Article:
One day, my wife Cecilia saw me lying on our bed having one of my attacks. Although I was not trying to show any outward signs of discomfort, I didn't want to scare her, she looked at me and said worriedly that I really looked grey. I told her what had been going on with me and she made me call the doctor immediately. After the pain subsided, I called my HMO and got an evening appointment. I showered, ate dinner, and then went to see the doc.
At the doctor's office, a technician attached electrodes to me to take an EKG and stuck my arm in a blood pressure cuff. When my doctor came to check the results, my resting blood pressure was 190/110 and my EKG was abnormal. He gave me a prescription for Atenonol and made me an appointment for a treadmill test. The doctor asked me not to work out, until they knew what was wrong.
I came to take the treadmill test. I asked what was the average time people stayed on this thing. I was told 9 to 12 minutes. I asked what was the longest. The technician told me he had a 72 year old man go for 22 minutes. The technician stopped his test when he got tired of waiting. I thought to my self that I could surely beat this old man.
As I approached the 18 minute mark, at which time I felt that I had no problem and would easily break the old guy's record, the technician said he was stopping the test.
My active blood pressure was 250/160 -- dangerously high. He also said that my EKG was all over the place. After getting the results, my doctor scheduled me for a cardiolite test, which takes a moving picture of your heart. A week later, I took the approximately 4 hour test.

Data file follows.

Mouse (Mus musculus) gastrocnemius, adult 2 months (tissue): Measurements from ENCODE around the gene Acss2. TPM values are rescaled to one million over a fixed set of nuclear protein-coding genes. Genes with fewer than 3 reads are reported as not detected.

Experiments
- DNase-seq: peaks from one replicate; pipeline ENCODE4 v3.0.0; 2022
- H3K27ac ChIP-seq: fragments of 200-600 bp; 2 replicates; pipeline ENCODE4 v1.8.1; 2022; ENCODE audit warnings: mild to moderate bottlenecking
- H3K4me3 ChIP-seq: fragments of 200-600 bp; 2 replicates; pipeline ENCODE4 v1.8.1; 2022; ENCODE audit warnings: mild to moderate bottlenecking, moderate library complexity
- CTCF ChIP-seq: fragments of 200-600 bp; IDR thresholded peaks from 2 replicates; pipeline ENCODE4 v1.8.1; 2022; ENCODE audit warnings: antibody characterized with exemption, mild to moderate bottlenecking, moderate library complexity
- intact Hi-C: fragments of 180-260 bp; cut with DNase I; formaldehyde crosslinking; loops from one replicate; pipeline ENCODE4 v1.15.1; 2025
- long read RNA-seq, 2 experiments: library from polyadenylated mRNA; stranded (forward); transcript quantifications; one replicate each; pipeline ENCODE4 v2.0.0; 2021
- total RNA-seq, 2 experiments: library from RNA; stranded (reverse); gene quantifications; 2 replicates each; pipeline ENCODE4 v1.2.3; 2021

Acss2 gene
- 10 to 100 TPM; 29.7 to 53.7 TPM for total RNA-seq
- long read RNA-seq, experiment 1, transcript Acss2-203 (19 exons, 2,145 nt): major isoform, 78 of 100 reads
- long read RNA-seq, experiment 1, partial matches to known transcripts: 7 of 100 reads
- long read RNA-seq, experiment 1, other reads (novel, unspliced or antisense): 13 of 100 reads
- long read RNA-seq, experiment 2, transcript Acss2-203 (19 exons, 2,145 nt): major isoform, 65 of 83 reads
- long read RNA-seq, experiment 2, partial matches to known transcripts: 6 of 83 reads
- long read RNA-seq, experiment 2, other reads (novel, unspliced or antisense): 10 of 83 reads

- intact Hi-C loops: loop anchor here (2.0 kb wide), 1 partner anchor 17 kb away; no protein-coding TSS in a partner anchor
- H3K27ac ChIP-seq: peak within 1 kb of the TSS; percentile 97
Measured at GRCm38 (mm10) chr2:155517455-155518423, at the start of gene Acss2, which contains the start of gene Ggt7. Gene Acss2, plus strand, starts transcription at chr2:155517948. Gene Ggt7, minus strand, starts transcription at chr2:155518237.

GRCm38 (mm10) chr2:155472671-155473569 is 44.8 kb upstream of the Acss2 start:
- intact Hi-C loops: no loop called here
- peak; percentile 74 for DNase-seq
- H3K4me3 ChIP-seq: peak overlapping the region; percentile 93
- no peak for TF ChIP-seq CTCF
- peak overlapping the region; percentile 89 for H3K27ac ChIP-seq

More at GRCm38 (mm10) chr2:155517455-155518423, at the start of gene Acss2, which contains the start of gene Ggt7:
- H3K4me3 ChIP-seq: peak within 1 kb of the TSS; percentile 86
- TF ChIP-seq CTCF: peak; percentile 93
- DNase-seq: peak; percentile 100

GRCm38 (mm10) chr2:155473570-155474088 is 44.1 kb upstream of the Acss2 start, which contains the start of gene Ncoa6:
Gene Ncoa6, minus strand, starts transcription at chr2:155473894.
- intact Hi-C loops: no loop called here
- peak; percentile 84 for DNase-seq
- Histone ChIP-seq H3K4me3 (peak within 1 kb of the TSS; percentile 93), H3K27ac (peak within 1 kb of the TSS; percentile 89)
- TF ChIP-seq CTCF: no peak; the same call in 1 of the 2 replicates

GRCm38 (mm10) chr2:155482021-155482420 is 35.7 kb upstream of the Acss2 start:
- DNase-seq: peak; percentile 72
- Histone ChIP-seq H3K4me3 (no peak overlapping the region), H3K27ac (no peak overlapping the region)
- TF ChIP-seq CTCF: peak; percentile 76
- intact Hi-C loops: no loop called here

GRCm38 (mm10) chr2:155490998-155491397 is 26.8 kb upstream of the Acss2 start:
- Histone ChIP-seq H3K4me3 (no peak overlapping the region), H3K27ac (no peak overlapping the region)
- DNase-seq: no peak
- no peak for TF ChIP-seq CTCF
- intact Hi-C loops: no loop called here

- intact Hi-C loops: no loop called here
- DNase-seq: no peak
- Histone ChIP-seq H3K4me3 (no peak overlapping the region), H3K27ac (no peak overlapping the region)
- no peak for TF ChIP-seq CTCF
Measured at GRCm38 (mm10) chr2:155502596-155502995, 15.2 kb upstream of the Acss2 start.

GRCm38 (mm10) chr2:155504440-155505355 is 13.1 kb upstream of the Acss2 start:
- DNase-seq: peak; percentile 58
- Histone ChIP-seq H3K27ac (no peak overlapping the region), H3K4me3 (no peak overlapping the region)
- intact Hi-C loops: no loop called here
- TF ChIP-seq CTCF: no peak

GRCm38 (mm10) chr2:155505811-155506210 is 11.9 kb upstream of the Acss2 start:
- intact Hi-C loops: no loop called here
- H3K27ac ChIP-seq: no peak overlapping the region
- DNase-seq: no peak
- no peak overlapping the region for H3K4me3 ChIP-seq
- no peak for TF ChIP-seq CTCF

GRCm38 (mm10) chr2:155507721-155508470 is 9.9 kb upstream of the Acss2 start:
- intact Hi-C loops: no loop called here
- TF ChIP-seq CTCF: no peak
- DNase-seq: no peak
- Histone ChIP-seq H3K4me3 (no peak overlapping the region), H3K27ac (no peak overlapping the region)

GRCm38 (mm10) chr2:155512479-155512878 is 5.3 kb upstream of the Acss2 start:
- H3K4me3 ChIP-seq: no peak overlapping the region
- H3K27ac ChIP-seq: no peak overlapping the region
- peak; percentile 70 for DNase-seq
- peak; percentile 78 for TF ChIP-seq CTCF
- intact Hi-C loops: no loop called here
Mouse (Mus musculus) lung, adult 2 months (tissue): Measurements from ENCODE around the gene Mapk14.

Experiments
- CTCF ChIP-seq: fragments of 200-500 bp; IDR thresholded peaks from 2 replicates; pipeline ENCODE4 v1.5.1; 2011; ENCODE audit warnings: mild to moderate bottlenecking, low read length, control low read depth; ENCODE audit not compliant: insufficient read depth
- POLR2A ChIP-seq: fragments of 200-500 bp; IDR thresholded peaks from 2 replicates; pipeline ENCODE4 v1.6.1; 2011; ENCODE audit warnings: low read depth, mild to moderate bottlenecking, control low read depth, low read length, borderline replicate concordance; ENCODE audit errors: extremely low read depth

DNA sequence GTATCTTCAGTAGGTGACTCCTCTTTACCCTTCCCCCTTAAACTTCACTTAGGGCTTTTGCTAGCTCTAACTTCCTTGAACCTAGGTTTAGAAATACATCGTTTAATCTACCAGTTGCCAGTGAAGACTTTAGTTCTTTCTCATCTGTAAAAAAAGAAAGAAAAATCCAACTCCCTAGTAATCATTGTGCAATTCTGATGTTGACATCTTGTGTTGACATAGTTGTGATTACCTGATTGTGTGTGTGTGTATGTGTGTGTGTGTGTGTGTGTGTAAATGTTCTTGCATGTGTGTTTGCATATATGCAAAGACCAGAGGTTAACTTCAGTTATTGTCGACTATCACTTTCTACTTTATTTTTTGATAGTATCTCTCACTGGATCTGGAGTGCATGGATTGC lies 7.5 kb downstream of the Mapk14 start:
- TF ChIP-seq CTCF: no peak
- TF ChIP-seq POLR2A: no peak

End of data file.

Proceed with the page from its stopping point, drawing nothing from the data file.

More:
Ten days later, I got a call from my doctor. He said he just got the results of my test, and that the results were not good. I asked what the results were. He said he wouldn't tell me over the phone, but would rather do it in person ... now; and to come to his office right away. He made a prescription for nitroglycerin in my name at ever Kaiser Facility between my job and his office. If I had any chest pain on the way there, I was to stop, get the prescription filled, and take the nitroglycerin immediately.
I called my wife, Cecilia. We were both scared. I picked her up at home on my way to Kaiser, so that she could be with me. On the way there, we both cried.
My doctor said that 20 percent of my heart muscle was dead, and that I had had either a major heart attack, or several minor ones. Honestly, I expected much worse, like I needed a transplant or something.